The veintena of Atl Cauahlo was dedicated to celebrations for Tlaloc in the mountains and at sites around Lake Texcoco (pic 5), and the veintena of Atemoztli marked the coming of the rains.
|Pic 6: Stone sculpture of Chicomecoatl, National Museum of Anthropology, Mexico City (Click on image to enlarge)|
Tlaloc was often celebrated alongside Chicomecoatl, who embodied the maize, queen of Mexican crops. The chronicles of Sahagún (Florentine Codex books 2 and 4) describe Chicomecoatl as “our sustenance” and “our flesh, our strength.” It was Chicomecoatl who brought forth “all our food... white maize, yellow maize, green maize shoots,” as well as chía, beans, and amaranth. There are numerous images of Chicomecoatl from Mexico, including stone sculptures (pic 6), ceramics (pic 12), and manuscript images (pic 7).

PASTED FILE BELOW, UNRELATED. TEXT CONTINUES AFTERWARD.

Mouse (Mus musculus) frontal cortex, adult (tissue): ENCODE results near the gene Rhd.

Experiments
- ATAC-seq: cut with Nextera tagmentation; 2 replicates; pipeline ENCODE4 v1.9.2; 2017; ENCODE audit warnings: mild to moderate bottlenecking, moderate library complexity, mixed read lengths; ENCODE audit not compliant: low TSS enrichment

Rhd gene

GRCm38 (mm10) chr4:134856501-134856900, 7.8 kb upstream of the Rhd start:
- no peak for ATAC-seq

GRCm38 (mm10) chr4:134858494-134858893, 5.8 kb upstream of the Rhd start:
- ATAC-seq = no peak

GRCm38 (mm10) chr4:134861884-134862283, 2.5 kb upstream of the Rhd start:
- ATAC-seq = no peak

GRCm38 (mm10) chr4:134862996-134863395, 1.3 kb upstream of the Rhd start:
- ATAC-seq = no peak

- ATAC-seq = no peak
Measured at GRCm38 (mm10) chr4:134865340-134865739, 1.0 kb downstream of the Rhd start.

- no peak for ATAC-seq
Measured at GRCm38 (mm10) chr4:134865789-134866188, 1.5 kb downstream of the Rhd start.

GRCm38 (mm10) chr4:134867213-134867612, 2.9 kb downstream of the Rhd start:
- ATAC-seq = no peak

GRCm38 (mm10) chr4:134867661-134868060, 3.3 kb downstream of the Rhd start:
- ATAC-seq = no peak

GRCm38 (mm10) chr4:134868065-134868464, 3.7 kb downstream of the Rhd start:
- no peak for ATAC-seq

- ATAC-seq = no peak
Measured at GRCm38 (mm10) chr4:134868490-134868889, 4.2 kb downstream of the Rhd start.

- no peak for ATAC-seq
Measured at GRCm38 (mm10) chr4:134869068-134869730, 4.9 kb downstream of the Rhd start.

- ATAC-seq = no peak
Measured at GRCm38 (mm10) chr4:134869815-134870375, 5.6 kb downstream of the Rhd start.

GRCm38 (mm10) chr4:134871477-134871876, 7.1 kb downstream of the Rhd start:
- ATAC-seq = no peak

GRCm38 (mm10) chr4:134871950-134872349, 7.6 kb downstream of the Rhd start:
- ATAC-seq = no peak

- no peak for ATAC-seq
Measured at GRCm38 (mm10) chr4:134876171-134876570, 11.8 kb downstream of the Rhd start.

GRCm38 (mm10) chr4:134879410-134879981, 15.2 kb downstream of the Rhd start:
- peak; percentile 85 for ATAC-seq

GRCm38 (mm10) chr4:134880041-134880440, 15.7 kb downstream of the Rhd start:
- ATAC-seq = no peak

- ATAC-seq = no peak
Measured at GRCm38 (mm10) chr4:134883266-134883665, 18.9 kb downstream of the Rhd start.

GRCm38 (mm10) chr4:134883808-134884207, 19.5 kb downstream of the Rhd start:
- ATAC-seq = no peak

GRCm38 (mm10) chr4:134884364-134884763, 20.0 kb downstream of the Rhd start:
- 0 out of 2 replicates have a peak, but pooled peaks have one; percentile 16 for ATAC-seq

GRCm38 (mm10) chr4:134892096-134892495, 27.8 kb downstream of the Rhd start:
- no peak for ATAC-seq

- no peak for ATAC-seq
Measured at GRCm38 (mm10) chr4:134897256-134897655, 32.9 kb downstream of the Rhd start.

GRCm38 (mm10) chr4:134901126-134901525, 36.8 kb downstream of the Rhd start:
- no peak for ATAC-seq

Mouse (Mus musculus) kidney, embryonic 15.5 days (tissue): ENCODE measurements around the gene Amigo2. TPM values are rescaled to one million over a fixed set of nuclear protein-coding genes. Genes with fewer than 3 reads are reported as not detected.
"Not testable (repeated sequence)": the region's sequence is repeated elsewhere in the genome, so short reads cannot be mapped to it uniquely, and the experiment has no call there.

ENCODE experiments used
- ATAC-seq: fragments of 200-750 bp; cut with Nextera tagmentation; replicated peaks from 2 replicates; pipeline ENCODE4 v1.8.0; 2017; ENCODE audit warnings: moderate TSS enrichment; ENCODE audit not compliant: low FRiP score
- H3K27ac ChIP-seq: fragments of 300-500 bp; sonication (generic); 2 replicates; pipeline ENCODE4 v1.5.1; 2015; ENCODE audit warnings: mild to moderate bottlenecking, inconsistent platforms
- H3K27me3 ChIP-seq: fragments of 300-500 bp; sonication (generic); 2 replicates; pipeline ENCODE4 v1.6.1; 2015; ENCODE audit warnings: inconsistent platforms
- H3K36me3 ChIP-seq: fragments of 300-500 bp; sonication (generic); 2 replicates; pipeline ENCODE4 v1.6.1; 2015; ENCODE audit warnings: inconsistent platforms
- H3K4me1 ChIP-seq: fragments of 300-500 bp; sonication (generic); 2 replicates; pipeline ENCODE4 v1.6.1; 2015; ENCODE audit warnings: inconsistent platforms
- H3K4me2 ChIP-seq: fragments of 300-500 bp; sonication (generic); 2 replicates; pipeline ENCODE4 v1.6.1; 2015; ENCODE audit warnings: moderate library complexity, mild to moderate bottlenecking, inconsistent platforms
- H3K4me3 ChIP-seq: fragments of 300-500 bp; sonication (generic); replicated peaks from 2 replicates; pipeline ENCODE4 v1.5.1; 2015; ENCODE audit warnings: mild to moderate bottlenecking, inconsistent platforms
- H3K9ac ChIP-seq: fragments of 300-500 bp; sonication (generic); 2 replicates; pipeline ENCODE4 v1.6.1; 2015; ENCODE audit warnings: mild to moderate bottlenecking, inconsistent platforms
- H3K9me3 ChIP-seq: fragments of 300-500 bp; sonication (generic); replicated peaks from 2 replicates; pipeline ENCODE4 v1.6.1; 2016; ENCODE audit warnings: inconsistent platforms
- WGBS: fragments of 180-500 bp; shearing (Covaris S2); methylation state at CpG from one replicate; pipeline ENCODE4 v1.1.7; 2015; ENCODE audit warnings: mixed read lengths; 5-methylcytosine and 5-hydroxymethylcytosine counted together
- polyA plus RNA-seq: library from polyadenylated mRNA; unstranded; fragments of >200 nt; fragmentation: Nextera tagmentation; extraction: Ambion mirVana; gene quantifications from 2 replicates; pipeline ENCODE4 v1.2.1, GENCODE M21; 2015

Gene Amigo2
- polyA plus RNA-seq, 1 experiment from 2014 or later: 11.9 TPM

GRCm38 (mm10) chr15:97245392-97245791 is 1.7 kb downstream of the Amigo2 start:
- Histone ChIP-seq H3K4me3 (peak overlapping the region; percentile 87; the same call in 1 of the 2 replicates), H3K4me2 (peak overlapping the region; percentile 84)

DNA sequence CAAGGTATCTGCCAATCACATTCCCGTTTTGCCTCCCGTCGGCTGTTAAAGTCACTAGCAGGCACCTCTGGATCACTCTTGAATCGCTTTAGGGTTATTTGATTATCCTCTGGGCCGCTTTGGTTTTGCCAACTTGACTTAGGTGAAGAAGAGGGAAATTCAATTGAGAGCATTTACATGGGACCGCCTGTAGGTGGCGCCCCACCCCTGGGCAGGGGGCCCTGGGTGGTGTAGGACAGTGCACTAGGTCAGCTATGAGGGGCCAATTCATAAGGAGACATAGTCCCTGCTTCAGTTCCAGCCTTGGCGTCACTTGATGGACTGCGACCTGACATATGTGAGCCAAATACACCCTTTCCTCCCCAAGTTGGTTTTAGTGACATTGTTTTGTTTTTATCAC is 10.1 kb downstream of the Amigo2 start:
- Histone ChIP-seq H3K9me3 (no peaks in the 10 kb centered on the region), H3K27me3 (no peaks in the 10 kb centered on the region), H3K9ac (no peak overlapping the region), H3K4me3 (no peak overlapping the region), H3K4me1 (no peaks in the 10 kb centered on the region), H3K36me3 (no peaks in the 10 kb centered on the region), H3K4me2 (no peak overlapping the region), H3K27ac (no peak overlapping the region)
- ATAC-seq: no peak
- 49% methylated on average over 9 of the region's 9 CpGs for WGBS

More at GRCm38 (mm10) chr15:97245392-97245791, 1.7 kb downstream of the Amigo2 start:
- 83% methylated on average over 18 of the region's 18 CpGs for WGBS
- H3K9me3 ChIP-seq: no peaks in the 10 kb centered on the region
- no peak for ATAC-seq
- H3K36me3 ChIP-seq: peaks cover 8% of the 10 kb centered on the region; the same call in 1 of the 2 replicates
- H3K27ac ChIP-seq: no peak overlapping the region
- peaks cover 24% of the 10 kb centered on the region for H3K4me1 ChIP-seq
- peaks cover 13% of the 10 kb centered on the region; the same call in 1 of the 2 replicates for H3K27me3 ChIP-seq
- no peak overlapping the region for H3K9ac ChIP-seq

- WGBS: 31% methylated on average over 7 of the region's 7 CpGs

|Pic 7: Veintena of Huey Tozoztli, Fray Bernardino de Sahagún, Florentine Codex, Book 2 (Click on image to enlarge)|
The springtime veintena Huey Tozoztli, “the Great Vigil,” was a celebration of the tender maize plants that had just emerged from the earth. At this time young women dressed up as Chicomecoatl and brought her bundles of maize ears. The celebrants created images of Chicomecoatl fashioned out of tzoalli, an amaranth dough, and brought gifts of the very same food offerings that Chicomecoatl, “our sustenance,” bodied forth (pic 7).
|Pic 8: Year dates, from left: One Rabbit, Two Reed, Three Flint, Four House, from Codex Mendoza, fol. 2 (Click on image to enlarge)|
The 52-Year Cycle